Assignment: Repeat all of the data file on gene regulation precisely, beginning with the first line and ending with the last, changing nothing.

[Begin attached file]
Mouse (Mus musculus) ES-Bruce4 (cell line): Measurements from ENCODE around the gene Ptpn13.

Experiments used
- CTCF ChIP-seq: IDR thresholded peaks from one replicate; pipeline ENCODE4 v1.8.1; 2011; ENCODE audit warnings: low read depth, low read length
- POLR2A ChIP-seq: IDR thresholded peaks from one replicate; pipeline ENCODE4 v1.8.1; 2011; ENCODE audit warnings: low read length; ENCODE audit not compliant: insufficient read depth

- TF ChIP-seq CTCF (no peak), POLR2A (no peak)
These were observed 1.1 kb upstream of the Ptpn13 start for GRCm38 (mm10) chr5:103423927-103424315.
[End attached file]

Mouse (Mus musculus) ES-Bruce4 (cell line): Measurements from ENCODE around the gene Ptpn13.

Experiments used
- CTCF ChIP-seq: IDR thresholded peaks from one replicate; pipeline ENCODE4 v1.8.1; 2011; ENCODE audit warnings: low read depth, low read length
- POLR2A ChIP-seq: IDR thresholded peaks from one replicate; pipeline ENCODE4 v1.8.1; 2011; ENCODE audit warnings: low read length; ENCODE audit not compliant: insufficient read depth

- TF ChIP-seq CTCF (no peak), POLR2A (no peak)
These were observed 1.1 kb upstream of the Ptpn13 start for GRCm38 (mm10) chr5:103423927-103424315.